The bill, which passed by a vote of 76-69, is expected to receive approval from the state Senate by the end of April. The legislation also has been supported by Democratic Gov. Howard Dean.
If it becomes law, Vermont will have gone further than any other state in recognizing couples of the same sex, the Associated Press reported.
"This certainly is groundbreaking," said Peg Byron, education director for Lambda Legal Defense and Education Fund, a gay advocacy group. "I think it really sets a moral as well as a legislative example for the rest of the country."
State lawmakers adopted an amendment making it clear the term "marriage" continues to refer solely to the union of a man and a woman.
Opponents to the bill consider it an assault on morality and traditional marriage.
"This bill is not about the civil rights of a minority," said Roman Catholic Bishop Kenneth Angell in a statement. "This bill is about a minority imposing their concept of morality upon the morality of the majority."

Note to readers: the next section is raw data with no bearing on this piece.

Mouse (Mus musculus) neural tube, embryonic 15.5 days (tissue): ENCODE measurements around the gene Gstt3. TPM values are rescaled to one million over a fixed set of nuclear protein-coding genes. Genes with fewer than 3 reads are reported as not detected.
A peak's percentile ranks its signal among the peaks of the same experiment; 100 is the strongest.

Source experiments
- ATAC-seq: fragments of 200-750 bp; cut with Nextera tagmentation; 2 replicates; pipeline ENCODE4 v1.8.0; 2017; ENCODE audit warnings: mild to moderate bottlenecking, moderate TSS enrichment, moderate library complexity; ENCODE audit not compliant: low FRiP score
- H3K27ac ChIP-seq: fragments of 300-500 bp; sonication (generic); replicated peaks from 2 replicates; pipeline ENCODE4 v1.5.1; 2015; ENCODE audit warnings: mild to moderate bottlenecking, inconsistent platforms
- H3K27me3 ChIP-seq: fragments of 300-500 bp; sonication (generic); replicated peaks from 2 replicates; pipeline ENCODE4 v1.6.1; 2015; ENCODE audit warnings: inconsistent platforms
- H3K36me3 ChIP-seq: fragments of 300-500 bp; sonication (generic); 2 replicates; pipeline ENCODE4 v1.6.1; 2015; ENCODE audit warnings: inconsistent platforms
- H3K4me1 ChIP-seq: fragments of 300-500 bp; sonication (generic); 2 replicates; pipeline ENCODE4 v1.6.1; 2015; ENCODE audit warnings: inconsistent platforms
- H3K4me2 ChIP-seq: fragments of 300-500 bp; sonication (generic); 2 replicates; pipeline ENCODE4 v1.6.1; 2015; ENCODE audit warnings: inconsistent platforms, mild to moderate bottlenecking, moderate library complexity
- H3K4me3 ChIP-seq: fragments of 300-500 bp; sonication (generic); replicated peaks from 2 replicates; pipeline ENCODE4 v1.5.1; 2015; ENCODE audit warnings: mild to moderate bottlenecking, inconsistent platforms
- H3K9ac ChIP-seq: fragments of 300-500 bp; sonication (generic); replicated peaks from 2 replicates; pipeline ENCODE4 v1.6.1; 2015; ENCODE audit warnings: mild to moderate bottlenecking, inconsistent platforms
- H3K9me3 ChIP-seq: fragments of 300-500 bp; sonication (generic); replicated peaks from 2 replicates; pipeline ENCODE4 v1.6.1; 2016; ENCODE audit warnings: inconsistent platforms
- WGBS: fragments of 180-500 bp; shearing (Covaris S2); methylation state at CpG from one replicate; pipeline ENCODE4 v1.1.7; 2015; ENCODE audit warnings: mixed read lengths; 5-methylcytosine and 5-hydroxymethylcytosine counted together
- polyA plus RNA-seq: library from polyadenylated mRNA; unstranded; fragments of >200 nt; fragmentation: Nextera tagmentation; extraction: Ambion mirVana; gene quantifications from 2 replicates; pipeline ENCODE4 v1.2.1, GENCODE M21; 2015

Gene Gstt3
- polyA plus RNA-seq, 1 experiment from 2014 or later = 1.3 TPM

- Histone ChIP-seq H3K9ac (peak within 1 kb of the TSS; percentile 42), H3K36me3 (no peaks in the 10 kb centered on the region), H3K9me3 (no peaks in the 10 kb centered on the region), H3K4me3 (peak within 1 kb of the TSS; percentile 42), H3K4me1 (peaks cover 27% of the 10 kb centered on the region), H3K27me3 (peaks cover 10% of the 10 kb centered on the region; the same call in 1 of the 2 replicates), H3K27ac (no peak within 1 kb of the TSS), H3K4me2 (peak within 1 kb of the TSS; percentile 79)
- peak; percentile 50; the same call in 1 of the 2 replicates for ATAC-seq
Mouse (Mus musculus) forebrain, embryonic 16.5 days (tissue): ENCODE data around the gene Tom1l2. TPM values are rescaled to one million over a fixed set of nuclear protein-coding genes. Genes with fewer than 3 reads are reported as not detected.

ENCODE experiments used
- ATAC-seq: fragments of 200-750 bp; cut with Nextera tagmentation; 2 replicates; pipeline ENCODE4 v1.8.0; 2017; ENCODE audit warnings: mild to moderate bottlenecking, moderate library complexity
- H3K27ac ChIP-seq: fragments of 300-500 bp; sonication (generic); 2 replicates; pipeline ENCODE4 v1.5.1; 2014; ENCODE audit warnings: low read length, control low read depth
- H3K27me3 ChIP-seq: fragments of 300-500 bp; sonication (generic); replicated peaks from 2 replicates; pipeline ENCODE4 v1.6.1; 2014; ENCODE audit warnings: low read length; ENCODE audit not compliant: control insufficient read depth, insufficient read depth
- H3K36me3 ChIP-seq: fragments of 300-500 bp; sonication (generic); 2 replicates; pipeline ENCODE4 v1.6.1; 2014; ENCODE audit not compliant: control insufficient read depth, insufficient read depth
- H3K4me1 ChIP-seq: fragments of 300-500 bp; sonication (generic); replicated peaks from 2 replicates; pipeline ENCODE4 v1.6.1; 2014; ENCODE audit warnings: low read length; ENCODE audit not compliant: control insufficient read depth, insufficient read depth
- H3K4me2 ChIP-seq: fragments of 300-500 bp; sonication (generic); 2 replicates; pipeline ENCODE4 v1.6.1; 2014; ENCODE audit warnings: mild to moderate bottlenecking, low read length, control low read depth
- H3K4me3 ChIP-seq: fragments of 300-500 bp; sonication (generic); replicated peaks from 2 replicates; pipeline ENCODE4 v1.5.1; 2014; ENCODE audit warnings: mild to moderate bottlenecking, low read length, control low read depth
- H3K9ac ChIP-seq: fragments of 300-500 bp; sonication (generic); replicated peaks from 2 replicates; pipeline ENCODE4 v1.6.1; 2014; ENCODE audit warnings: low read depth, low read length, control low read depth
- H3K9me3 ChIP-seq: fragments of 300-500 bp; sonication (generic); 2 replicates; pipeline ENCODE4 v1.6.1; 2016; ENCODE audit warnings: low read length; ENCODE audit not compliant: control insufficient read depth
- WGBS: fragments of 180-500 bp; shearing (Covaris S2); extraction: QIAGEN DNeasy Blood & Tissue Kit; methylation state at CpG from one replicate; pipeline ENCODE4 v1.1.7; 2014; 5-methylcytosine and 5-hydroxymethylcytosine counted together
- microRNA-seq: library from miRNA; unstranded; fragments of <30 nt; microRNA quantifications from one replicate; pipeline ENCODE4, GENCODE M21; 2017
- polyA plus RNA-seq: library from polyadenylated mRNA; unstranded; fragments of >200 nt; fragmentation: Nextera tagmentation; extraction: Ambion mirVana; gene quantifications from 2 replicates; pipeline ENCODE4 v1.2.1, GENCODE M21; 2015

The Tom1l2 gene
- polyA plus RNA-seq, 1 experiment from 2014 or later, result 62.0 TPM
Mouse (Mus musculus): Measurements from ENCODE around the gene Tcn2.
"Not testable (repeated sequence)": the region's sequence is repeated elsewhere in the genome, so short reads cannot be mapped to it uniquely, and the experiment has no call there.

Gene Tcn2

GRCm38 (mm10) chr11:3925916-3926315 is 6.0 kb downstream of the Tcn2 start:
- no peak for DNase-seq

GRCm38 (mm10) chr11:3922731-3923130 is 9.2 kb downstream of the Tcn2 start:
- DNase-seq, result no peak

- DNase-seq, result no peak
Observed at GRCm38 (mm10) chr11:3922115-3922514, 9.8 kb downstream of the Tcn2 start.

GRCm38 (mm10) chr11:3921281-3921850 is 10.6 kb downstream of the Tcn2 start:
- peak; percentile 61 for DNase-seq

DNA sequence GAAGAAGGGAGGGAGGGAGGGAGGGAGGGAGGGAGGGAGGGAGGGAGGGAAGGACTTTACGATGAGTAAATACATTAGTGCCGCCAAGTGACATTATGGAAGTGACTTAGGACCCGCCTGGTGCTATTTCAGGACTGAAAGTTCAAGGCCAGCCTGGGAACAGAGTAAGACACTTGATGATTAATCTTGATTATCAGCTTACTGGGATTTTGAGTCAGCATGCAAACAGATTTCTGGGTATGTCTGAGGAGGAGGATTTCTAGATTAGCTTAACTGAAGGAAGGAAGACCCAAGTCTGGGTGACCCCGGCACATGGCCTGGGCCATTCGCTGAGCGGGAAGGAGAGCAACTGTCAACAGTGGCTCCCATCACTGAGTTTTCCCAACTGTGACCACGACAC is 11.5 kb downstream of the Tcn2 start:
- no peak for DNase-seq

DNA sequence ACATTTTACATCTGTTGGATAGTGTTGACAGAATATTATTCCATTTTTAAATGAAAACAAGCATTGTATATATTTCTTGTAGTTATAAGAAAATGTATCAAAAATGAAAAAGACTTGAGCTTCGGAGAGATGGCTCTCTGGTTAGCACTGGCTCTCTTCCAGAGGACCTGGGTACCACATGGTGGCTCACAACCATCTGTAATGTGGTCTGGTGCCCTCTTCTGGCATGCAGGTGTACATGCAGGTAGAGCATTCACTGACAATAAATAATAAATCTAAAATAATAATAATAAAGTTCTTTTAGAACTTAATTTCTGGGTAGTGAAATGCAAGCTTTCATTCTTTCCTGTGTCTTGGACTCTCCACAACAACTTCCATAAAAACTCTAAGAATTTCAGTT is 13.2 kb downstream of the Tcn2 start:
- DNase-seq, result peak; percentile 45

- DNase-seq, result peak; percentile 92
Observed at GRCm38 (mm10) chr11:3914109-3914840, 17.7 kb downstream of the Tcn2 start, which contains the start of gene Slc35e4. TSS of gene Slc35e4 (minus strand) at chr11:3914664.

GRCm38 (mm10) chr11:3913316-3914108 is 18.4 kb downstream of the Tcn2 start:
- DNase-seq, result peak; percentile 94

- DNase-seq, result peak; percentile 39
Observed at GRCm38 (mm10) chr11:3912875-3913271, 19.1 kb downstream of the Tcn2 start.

The legislation is being considered after the state Supreme Court ruled in December that it was unconstitutional to deny same-sex couples the benefits of marriage. That court let the Vermont Legislature determine whether gay marriages should be allowed or some kind of domestic partnership should be created.
Under the bill, partners could apply for a license from town clerks and have their civil unions "certified" by a judge, a justice of the peace or a member of the clergy.
Some 300 state benefits or privileges available to married couples also would become available to same-sex couples in areas such as medical decisions, property transfers, inheritance and taxes. Couples could file a joint state income tax return, but federal taxes--along with Social Security and immigration rights--would not be recognized by the federal government.